Tuesday, February 28, 2012

You never know what you'll find

From experience I know that second-hand stores are hit-and-miss with great book finds. You could go through the store's book collection once a week for a month or two and find absolutely nothing of value. It's all cookbooks, out-of-date home renovation guides, romance novels, coffee table books, and children's stories. But then, after several months of diligent searching, there is that one book you've been looking for, or, even, that one book you haven't been looking for, that makes your heart jump when you find it.

Last weekend I went to my local second-hand store to find a pair of pants for work. While there I decided to peruse the book section, and found a title I couldn't pass up.

It's a 2001 (now out-of-print) edition of The Oxford English Reference Dictionary. The lower-left corner is slightly bent, but it is otherwise in perfect condition. For me, this is great find because I love words and, therefore, dictionaries.
A particularly interesting feature of the book is the "illustrated factfinder". It includes illustrations of the human body, musical notation, the solar system; playing surfaces of various sports, basic architecture, church architecture; and a glossy 16-page, colour atlas. There are also flow charts that show the structure of the English political system, the US government, the UN, and the history of English Kings and Queens. There is even a "chronology of world events" and many other helpful charts of weights and measures, Prime Ministers and Presidents, planets and astrology, and the periodic table of the elements. I love the "Terms for Groups of Animals, etc." Who knew that a group of larks was called an exaltation? I think my favourite is "a kindle of kittens".
It's also a great find because of what I paid for it --- a mere $4.99. Indigo lists the newer edition at $54.95 new and $30.93 used. But Amazon lists it at (US)$119 new! So, even though it is out of print (and, admittedly, has some out-of-date facts) It's a wonderful find for me. I'm sure I'll be leafing through it frequently.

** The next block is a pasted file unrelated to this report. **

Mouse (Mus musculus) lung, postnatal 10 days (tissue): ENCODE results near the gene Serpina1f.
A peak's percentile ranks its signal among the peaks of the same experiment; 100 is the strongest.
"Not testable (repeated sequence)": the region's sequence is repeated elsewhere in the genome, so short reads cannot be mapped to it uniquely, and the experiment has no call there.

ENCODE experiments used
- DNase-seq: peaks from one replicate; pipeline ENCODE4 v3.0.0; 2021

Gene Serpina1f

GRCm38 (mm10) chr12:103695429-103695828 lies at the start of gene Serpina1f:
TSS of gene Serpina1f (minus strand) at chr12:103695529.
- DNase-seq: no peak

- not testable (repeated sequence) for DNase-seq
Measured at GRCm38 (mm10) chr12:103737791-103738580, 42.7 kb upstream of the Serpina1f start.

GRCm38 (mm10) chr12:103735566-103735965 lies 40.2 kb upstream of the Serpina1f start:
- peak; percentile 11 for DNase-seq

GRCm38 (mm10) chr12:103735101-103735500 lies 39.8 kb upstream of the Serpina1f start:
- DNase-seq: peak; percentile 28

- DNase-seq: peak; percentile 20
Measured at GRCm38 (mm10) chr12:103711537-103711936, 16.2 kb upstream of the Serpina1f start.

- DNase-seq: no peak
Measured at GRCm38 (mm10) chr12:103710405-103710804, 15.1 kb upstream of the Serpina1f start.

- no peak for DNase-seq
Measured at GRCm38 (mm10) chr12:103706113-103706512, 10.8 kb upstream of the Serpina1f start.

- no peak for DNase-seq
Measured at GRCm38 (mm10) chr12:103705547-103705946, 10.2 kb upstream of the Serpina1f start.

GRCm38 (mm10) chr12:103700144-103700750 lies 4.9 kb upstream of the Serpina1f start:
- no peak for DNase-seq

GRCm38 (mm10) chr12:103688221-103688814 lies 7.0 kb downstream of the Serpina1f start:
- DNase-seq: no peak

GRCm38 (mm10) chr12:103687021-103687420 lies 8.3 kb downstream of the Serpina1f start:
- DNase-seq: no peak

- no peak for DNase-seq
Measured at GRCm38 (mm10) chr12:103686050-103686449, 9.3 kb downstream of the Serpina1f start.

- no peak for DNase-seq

Monday, February 13, 2012

Monday Music

If you hate Mondays, here's some music to take you away. I'll start with two bands you should know. The first is South Yorkshire, UK outfit Exit Calm. They've been compared to A Storm in Heaven-era Verve, but I think their sound is heavier and more evocative, not only because of the vastness of the multi-layered, effect-laden guitars, but also because of the raw, ragged vocals.

That guitar that swirls, builds, and explodes from 2:00 - 2:28 gives me goosebumps. I also recommend checking out "We're On Our Own".

Next is London- based SULK. They have a sound that is reminiscent of late-80s britpop bands such as The Stone Roses, Ride, Suede, The Charlatans, etc. You know, great bands that had swagger and talent.

The opening of that song always blows me away. This band should be huge.

Finally, two bands I will be seeing in May, in London, England. Madchester veterans Inspiral Carpets and Happy Mondays.

Don't you just love that Farfisa?

I'm as giddy as a schoolboy to see these two bands. I just hope Ryder and company are sober enough to put on a good show. The last time I saw them was in 1990 at The Diamond in Toronto. They took the stage late, in front of an angry, drunken crowd, and Ryder was so wasted, he could hardly remember the words to the songs; the words he did remember were slurred. He also stumbled all over the stage. At one point, he fell into a stack of speakers and almost knocked them, and himself, over and off the stage. Good times, I guess

Saturday, February 11, 2012

It's about time

Finally, the first real day of winter this winter. We were lightly dusted with 10cm of snow last night, and the temperature is around -9C (-17 with the windchill) --- and I love it. Unfortunately, most Canadians aren't like me. As they become more urbanized and, therefore, less connected to the land that formed them, they spend most of their lives trying to deny its existence and, ironically, complaining about it.

Believe me, from the end of summer to the beginning of spring, my fellow countrymen do nothing but whine and bitch about the cold and the snow and the ice and the slush and the grey skies. I try to convince them that if they just accepted winter as a part of who they are as Canadians; that if they just embraced it; that if they didn't view it as a hostile force bent on limiting their lives they would ski through it memorably year after year. But, I'm never successful. They all want this country to be more like Florida.

Yes, when it comes to winter, Canada is a nation of wimps. The CBC documentary Life Below Zero proves this. It discusses Canadians' relationship to winter as compared to that of Russians and Scandanavians. Now they know how to deal with winter.

A Start

I've started this blog on a whim. Since I don't yet have a real plan for it, I'll begin by posting a photo of a city in which I lived from 1999-2003, Bogota, Colombia.

Photo Credit: Diana Hernandez Brijaldo

I'll post more later.